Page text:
Finastra sees the crypto assets supplementing its core banking, lending and digital experience platforms within the North American community markets in which it claims to have more than 5,000 financial institutions as customers. “We started to hear more and more (about cryptocurrency), but we're also responding to customer inquiries about the importance of getting into the crypto space,” said Taliaferro. He added, “We've started by basically taking two partnerships (Allied Payment Network and Bakkt) and embedding a user experience directly into the digital banking app.”

The login and credentialing happen within the financial institution. “All (the member) is really doing is tying this to my existing banking account, my existing relationship with the credit union. I am basically using the same KYC (know your customer) guidelines I had with my financial institution. I have the ability to fund my crypto wallet directly with my existing checking or savings account,” Taliaferro said. Members with an existing digital account have the ability to buy, sell, or trade crypto assets. “You're able to roll up some of the financial details of your crypto wallet into your account overview — all integrated as part of the experience.”

How does Finastra plan to overcome some of its cryptocurrency’s reputation and security concerns?

“Custody is a big topic here,” explained Taliaferro, who noted there is general desire from community financial institutions today to not be in the business of custody of crypto assets themselves. “We've started by partnering with firms that offer custody as part of their solution.”

Taliaferro further explained that Finastra provides the gateway for credit unions to enable members to invest and participate in crypto very seamlessly with actually custody belonging to a third party and not the credit union.

Shuki Licht, Finastra.

Shuki Licht, chief innovation officer at Finastra, said the end goal for Finastra is to help financial institutions manage everything within decentralized finance. This includes regulation, security and privacy as well as liquidity and collateral risk. “(Finastra) decided to start with baby steps. And the first steps are to move all this accountability to the third party. That means that the bank just needs to embed this wallet and all the complexity and heavy lifting is done by third party.”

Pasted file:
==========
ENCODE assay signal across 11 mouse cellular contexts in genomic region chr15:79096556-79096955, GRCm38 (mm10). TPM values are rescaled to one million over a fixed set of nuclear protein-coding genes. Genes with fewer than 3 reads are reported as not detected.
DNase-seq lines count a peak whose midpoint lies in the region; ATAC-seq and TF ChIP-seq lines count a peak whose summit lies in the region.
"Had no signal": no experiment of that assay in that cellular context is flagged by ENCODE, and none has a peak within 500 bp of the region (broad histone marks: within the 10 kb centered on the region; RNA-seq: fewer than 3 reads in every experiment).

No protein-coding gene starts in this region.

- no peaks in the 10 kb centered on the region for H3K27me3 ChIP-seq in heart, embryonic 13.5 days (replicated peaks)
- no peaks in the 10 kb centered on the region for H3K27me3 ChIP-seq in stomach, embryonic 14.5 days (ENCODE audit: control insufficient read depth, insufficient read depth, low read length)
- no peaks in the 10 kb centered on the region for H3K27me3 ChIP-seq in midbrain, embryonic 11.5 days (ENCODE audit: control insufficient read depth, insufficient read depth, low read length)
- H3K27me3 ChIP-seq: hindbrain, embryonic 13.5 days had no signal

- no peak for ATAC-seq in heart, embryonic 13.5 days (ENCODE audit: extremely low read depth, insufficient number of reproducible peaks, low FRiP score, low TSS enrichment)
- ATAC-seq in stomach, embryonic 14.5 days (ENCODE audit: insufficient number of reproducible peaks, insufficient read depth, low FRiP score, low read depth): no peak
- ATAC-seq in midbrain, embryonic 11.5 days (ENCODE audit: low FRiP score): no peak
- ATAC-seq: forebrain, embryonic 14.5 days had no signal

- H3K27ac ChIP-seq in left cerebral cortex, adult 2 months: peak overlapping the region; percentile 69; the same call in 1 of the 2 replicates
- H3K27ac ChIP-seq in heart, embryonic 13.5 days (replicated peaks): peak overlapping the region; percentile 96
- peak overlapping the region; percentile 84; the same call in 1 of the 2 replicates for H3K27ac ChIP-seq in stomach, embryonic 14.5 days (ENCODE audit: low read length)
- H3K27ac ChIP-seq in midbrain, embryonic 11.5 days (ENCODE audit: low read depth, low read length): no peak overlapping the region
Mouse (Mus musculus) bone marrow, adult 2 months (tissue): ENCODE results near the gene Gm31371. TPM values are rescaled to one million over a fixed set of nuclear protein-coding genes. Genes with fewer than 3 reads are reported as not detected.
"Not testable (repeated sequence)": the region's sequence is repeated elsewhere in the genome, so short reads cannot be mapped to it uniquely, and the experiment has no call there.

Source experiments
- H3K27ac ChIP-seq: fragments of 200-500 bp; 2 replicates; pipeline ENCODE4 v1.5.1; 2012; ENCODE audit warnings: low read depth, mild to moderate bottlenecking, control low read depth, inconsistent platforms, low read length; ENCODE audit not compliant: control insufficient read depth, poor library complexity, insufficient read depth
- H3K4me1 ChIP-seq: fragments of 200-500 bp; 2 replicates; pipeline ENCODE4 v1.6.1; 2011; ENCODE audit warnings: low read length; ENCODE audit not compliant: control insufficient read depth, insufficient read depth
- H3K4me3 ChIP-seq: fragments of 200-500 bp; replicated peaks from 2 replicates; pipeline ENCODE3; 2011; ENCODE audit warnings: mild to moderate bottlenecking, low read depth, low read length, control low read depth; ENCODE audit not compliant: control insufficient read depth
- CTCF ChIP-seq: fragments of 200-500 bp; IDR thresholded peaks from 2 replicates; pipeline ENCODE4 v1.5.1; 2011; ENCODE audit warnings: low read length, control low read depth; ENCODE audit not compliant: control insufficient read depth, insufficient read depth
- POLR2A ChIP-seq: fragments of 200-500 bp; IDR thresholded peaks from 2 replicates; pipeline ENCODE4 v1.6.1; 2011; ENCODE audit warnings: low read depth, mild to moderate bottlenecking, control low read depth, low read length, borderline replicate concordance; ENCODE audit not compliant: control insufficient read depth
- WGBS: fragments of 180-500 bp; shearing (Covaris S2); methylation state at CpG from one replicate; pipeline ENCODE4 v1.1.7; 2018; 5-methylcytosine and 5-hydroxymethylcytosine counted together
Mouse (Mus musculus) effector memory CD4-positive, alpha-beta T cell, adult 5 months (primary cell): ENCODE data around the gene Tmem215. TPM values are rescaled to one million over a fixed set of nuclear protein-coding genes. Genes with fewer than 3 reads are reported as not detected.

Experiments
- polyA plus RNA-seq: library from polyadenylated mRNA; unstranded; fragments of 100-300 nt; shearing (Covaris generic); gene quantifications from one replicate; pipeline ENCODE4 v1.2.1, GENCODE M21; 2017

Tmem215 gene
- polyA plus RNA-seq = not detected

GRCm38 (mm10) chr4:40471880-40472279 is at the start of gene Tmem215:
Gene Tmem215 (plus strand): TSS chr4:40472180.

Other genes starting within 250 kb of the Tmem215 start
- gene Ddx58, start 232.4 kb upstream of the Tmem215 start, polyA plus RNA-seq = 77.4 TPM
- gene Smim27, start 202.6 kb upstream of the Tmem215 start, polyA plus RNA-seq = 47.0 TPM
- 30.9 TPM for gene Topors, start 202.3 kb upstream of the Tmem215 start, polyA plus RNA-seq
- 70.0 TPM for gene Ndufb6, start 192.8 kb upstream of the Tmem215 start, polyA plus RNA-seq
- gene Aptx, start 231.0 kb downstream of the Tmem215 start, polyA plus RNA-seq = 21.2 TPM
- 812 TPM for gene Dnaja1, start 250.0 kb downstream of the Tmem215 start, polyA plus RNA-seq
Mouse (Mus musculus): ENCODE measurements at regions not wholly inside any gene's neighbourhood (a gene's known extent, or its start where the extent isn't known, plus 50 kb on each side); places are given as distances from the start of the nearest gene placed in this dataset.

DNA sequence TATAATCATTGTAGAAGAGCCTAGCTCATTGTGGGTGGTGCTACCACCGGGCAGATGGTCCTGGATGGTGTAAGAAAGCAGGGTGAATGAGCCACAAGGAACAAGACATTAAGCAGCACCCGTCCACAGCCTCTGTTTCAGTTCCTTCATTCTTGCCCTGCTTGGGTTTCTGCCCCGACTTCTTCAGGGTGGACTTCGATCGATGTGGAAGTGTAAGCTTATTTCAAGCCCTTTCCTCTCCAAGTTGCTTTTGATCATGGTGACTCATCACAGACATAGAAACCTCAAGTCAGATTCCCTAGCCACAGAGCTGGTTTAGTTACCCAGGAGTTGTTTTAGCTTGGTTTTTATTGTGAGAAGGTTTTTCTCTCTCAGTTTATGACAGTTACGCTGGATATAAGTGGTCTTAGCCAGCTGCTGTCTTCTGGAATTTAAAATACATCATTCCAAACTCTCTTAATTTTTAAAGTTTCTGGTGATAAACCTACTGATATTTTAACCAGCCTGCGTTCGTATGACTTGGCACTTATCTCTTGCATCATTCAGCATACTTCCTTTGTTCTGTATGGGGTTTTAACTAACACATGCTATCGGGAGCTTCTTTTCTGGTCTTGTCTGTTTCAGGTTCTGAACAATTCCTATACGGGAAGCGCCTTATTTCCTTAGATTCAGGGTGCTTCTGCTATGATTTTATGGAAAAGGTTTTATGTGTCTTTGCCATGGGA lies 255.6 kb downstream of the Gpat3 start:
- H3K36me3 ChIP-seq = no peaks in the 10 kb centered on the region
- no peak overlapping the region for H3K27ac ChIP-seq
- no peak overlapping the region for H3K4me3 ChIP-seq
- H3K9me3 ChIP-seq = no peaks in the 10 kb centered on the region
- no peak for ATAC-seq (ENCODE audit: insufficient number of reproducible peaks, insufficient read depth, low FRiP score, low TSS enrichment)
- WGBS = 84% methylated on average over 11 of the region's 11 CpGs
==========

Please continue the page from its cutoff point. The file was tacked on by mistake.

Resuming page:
Licht also noted the financial institution can start slowly venturing into the crypto space and start to see if there a value to its customer.

Crypto As Part of The Credit Union Experience

For financial institutions the advent of crypto seems inevitable. Marshall said, “Credit unions are now looking to be differentiators for their members.”

Taliaferro held, “You have the FIs who are sort of trying to protect their incumbency and their existing customer relationship. It is going to be interesting to watch how crypto firms try to expand the range of services that they're offering to customers and try to continue to grab wallet share.”

Deloitte’s 2021 Global Blockchain Survey report noted, “The business imperative of adopting blockchain and digital assets is growing noticeably, as organizations increasingly accept that their current business models are at stake. More than three­quarters of (financial service Industry) respondents strongly or somewhat agree that their organization will lose an opportunity for competitive advantage if they fail to adopt blockchain and digital assets.”